Information technology was once heralded as a tool for democratic progress. However, now we know that online platforms empower dictatorships and authoritarian regimes to control people and suppress free speech. Social media companies are censoring content and suppressing voices of dissidents.
Research Analyst The Brookings Institution
Information Technology has disrupted democracy. Terrorists, Authoritarian Governments, and Foreign Adversaries have weaponized the Internet.
Russia’s online influence campaign during 2016 US Presidential Election was very effective. Bad actors were able to leverage platform technologies to pursue interests. Cambridge Analytica’s misdeeds were exposed. Facebook’s failure to monitor information collected by third-parties and prevent its misuse was revealed.
Technology companies are concerned about how their algorithms affect people. Their algorithms are designed to keep users scrolling, watching, etc. for as long as possible, but sometimes these algorithms end up showing content that entertains or shocks them.
Online platforms exacerbate political tensions by amplifying existing political tensions and spawning new political vulnerabilities. Large tech companies have failed to invest in protecting their platforms from abuse.
Big Tech has become a major problem for the United States. There is an investigation into the matter going on right now. We need to pass new laws to stop these big tech companies from doing what they do.
Governments around the world agree that the current structure of the internet gives rise to disinformation and its spread online. They believe that the structural design of these platforms pose an inherent threat to democracy, and they want to regulate them.
Today’s powerful technologies, they say, have coarsened our public discourse by satisfying our appetite for political tribalism. We get information true or false that agrees with our ideology. They believe the ways we use social media present a serious political threat to new democracies and old ones alike.
While lawmakers in the US are beginning to criticize the ways in which online companies have failed to police their technology, there is still a reluctance to respond to digital economies’ negative side effects by establishing rules to regulate the flow of data and classify certain content as unacceptable. Many people believe this would violate first amendment rights.
Europe takes action to protect user’s online privacy by passing the General Data Protection Regulation (GDPR). Meanwhile, the United States doesn’t pass any new legislation regarding online privacy.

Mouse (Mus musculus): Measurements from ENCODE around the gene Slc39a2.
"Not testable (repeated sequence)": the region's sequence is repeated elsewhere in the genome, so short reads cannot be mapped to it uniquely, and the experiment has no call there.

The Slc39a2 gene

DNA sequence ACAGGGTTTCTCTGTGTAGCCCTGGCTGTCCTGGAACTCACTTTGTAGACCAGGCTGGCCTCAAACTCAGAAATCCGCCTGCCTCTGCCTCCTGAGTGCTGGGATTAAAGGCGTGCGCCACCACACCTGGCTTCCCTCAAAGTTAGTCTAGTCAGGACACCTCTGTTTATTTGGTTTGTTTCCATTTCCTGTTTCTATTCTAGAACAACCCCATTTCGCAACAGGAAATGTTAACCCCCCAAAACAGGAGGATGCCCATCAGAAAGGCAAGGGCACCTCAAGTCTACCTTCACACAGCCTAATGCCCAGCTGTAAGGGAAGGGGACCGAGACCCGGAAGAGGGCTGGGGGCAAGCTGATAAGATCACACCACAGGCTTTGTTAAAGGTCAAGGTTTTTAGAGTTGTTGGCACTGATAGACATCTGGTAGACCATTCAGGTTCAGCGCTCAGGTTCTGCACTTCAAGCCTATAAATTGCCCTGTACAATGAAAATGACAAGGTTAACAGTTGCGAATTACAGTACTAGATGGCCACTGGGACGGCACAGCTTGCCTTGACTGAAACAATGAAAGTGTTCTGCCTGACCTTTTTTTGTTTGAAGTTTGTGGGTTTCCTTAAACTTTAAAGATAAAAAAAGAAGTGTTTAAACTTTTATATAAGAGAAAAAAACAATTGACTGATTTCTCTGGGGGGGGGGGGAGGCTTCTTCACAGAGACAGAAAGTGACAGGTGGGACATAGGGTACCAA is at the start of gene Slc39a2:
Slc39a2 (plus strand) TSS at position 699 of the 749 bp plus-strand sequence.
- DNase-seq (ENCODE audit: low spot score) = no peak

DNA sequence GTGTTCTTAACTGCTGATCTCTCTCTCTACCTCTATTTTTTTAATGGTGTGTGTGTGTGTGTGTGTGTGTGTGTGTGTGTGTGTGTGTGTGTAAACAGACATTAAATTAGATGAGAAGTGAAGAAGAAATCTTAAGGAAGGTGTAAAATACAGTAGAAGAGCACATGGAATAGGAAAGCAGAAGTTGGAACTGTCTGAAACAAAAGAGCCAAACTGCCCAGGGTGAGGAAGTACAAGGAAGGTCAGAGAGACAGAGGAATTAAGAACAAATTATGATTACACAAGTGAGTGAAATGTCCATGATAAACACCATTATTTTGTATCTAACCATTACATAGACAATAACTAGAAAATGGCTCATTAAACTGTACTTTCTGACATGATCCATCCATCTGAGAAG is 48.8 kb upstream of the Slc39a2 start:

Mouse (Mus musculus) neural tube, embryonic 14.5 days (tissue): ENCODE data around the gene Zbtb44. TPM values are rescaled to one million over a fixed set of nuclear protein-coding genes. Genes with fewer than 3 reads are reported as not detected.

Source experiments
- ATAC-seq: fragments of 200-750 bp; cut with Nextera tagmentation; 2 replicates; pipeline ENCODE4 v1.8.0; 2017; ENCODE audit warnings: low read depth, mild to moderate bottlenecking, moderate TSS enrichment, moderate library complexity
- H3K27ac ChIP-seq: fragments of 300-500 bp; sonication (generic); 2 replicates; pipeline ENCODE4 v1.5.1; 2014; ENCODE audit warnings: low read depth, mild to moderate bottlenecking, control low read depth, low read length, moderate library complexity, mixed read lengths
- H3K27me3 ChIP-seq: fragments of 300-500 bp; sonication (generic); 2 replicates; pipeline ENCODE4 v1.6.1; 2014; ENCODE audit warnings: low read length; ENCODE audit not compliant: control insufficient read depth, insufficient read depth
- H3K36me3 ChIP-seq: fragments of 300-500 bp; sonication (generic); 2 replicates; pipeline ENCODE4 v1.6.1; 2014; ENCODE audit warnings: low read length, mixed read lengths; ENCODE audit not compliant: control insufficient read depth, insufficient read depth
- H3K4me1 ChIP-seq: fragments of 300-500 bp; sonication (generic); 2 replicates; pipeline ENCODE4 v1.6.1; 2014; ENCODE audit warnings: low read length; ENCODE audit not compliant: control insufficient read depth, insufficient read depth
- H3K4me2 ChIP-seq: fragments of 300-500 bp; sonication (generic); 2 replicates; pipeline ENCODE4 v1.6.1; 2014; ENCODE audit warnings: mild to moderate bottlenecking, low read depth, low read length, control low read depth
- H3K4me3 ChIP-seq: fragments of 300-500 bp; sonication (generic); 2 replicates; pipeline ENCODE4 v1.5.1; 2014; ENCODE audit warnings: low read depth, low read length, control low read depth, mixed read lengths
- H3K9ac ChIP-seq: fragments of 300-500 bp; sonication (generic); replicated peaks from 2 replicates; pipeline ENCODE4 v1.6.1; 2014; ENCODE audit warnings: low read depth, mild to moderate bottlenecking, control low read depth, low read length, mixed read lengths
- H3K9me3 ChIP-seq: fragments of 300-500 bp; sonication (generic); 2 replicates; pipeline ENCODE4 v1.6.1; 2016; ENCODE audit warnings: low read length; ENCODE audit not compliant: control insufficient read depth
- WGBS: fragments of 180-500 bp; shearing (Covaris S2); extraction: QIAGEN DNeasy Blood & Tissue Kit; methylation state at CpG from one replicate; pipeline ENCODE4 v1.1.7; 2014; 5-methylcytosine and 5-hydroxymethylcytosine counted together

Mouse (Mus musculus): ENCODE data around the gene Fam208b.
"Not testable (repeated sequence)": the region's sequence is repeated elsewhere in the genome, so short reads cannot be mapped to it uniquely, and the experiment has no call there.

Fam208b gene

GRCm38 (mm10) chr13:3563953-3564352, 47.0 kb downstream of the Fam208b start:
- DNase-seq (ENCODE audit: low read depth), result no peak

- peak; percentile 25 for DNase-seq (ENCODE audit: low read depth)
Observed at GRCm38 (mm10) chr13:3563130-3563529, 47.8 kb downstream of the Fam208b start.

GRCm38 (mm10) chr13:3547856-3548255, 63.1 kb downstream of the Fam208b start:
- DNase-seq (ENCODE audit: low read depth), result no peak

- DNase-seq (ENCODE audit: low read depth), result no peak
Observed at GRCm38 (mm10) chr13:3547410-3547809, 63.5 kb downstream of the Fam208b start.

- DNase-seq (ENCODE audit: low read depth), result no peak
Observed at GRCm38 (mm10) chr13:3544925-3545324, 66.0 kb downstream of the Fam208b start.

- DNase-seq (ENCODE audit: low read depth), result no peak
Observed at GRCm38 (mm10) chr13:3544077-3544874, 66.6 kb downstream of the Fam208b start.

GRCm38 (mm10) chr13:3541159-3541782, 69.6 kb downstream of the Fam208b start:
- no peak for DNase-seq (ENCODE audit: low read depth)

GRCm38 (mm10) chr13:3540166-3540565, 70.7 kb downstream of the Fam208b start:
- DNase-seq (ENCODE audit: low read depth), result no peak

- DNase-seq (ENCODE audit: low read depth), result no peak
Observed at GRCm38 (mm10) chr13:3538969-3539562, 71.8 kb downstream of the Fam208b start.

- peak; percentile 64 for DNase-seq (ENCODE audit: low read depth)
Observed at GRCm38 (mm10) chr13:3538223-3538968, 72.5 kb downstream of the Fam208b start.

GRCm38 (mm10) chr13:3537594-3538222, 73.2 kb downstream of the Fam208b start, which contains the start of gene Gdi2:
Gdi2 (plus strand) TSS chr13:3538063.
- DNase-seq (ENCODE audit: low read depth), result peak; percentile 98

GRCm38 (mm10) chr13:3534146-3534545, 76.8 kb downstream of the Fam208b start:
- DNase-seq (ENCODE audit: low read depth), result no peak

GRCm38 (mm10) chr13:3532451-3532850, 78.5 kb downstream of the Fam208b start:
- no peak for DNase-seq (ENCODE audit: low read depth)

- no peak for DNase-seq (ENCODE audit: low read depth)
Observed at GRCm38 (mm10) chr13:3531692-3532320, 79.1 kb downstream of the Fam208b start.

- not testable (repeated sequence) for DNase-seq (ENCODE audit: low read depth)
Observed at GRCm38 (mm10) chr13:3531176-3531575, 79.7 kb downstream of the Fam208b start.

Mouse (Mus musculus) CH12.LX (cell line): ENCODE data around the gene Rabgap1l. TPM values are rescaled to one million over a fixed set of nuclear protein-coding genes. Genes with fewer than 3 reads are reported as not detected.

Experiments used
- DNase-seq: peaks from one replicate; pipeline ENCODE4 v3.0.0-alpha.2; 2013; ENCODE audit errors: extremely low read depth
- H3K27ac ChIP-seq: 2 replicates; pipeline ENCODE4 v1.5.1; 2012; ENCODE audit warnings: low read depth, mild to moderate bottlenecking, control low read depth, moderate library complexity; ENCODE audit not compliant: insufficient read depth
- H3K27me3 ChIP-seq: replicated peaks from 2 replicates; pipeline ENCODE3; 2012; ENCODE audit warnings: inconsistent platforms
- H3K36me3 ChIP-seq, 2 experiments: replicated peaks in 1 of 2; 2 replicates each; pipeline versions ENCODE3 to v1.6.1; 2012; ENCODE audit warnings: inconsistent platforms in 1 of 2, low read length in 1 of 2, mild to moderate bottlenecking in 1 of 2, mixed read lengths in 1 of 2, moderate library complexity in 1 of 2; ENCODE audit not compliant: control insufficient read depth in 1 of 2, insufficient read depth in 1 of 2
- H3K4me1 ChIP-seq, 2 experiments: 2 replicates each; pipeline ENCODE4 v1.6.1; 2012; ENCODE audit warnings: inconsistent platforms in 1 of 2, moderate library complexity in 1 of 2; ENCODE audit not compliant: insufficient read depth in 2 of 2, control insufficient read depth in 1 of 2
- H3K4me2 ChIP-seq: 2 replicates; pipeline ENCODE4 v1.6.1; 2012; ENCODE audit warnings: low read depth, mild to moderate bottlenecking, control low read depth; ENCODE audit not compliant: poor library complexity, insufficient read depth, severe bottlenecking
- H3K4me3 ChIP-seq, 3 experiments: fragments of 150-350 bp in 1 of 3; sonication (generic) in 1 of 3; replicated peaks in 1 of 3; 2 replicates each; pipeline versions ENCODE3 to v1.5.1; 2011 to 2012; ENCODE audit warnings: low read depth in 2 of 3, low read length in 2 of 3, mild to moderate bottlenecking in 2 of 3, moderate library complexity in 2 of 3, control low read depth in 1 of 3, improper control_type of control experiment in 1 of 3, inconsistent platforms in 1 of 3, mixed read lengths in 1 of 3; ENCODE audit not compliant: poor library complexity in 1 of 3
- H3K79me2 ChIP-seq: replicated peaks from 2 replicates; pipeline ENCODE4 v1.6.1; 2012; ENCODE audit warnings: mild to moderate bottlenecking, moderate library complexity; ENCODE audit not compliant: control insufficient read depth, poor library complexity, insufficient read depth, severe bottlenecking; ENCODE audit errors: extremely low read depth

Americans embrace a different concept and culture than Europeans. Privacy is important to them, but they also want to be safe online. They want to protect themselves from state interference and companies from red tape, but they also want the freedom to do what they want online.
Data monopolies are becoming more common. Lawmakers want to make sure that these monopolies do not become too powerful.
The consumer welfare framework with its emphasis on price control has long guided American antitrust policy. However, the emerging international approach emphasizes the importance of promoting innovation and competition. Antitrust authorities are considering updating their policies to reflect these changes.
The United States government should focus on protecting users’ privacy and ensuring competition in the digital economy. The government should also be careful about regulating social media companies.
Facebook ads are becoming more powerful than other forms of advertising. Companies are using this platform to target consumers with unprecedented accuracy. Over 12 years, Facebook has become an important source of revenue for many businesses.
Digital advertising has enabled companies to sell everything from designer clothing to grocery stores to reach potential customers. But online platforms have also provided a mechanism for political campaigns, PACs, and private citizens with an agenda to target voters. Unlike traditional political advertisements, online political advertisements face very few restrictions. This omission has allowed malicious actors to leverage the power online platforms to individually curating to each voter’s ideological preferences and biases. There is little oversight of the ads run online platforms. Facebook’s algorithm, among other things, once allowed advertisers to specifically target users interested in “How to burn Jews.” Between June 2015 and May 2016, the Russian Internet Research Agency was able buy roughly 3,000 Facebook ads meant to sow division and discord during a highly contentious presidential election and political transition.
In testimony to the Senate Committee, Colin Stretch, Facebook’s General Counsel at the time estimated that ads linked to the IRA’s fake accounts reached approximately 126 Million Facebook users, none of them knowing their source. After Moscow’s successful online influence campaign in 2017, some social media sites tried to introduce new requirements for those trying buy online political advertisements. This effort at self regulation has produced unsatisfactory results. During the 2018 midterm elections, those who paid for political advertising on Facebook could remain anonymous despite the social network’s requirement that purchasers verify their identity.
Online advertising platforms should be required to disclose information about who pays for ads and what issues they cover. This data should be available to the public.